In Zegelstein v The Roth Law Firm PLLC 2020 NY Slip Op 30581(U) February 28, 2020 Supreme Court, New York County Docket Number: 154224/2018 Judge: W. Franc Perry Plaintiff sued insurers and others in State and Federal Court where each of the cases was dismissed. The Legal Malpractice case is now dismissed as well,
” The original complaint_ in an underlying action alleged that plaintiff Zegelstein is an anesthesiologist and owner of plaintiffs Custom anesthesia Services, PC and Innovative Anesthesia Solutions, P.C. The defendants in that action are alleged to be doctors with practices
in Manhattan, Haroon Chaudry, M,.D. (Chaudry), Michael J. Faust (Faust), M.D., Jed Kaminetsky, M.D.(Kaminetsky), Michael P. Krumholz, M.D. (Krumholz) and Alan Raymond M.D. (Raymond), who entered, beginning in 2002, into separate agreements with Zegelstein for her to provide in-office anesthesia services to their patients, as well as to VCare LLC. The
agreements “provided for Zegelstein’s billing health insurance companies (the ‘insurers’) and/or patients (if uninsured or for balances owed after insurance payments were made) separately from the defendant physicians. Billing for services were allegedly rendered to the patients from June 2007 through 2011″ (Zegelstein v Faust, Slip Op 31257(U), *2 [Sup Ct, NY County 2017]). Zegelstein alleged that insurer/patient funds intended as payment for her services were deposited into accounts of the defendant physicians and converted by them. She alleged that she did not begin to learn of the theft until mid-2012.”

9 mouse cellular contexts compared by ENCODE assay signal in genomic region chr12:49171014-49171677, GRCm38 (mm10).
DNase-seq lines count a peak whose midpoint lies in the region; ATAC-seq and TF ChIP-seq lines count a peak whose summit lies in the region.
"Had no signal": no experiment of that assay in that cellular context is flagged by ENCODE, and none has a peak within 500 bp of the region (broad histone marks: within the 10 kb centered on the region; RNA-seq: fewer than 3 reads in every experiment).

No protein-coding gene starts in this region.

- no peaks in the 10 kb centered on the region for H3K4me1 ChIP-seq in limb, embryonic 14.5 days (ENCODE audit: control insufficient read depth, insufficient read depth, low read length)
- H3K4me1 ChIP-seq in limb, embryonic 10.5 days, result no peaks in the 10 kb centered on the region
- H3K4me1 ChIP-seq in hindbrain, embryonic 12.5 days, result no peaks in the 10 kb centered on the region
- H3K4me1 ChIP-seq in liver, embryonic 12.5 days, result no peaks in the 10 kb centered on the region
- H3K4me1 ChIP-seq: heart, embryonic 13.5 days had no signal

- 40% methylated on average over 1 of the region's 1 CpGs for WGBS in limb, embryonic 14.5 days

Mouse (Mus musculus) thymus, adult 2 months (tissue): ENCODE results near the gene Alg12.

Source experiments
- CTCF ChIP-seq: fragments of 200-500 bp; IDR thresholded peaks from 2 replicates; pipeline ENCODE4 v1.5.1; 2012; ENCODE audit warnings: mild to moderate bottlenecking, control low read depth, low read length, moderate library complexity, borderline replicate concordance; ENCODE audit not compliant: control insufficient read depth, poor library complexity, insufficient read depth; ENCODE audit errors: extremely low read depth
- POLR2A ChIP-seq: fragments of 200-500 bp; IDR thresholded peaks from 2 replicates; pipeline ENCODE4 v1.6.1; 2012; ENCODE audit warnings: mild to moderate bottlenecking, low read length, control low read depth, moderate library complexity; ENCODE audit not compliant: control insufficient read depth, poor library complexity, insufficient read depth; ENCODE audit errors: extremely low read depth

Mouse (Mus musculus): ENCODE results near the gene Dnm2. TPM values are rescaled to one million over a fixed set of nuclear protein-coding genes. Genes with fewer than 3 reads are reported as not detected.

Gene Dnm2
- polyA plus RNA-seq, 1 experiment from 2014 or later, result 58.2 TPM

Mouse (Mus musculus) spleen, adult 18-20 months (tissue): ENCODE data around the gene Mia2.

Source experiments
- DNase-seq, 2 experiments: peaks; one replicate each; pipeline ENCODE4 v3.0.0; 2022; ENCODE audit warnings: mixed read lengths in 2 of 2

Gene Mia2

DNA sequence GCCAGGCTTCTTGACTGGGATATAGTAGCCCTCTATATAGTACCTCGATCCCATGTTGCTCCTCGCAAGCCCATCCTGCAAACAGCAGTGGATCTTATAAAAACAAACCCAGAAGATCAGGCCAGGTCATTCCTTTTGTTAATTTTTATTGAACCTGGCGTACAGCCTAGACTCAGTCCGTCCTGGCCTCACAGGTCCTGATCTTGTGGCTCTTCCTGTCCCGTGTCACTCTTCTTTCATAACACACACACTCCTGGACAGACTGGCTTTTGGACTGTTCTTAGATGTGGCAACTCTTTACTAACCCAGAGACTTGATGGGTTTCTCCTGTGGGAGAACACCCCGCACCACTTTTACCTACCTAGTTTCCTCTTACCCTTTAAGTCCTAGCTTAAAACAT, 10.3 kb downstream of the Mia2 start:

“Plaintiffs commenced that action by filing a summons with notice on April 17, 2014. On or about August 8, 2014, plaintiffs retained defendants to take over the representation of the case. At that time, when Roth provided a substitution of counsel, no summons or summons with notice had yet been served upon the defendants in that action. On August 13, 2014, Roth filed a verified complaint, and served that complaint upon the defendants in that action, but did not
serve the summons or summons with notice upon the defendants. Between August 13, 2014 and October 17, 2014, Roth was advised by counsel for the defendants in that action that they were never served with a summons.” Yet, Roth did not serve the summons.
During October 2014, defendants filed multiple motions to dismiss. On November 26, 2014, Roth, plaintiffs’ counsel at the time, cross-moved to extend the time to file the verified· complaint. On April 25, 2015, Justice Singh rendered a decision dismissing the complaint. In that decision, the court found that it lacked personal jurisdiction over the defendants due to “the failure to serve a, summons with the complaint,” and therefore did not consider plaintiffs’ motion to extend the time to file the complaint. Plaintiffs allege in their complaint herein that at this
point in the underlying litigation that “even though the claim was doomed by the lack of service of a summons, Defendants continued to litigate the action, charge fees and fail to remedy the situation” (complaint, ~ 83). This, however, is contradicted by the testimony in her own affidavit in support of her opposition to defendants’ motion to dismiss, in which Zegelstein avers that she “informed Roth [she] wanted to appeal the decision and he misadvised [her] that [she] should refrain from appealing the decision, because an appeal would have no merit” (Zegelstein aff, ~ 38). ”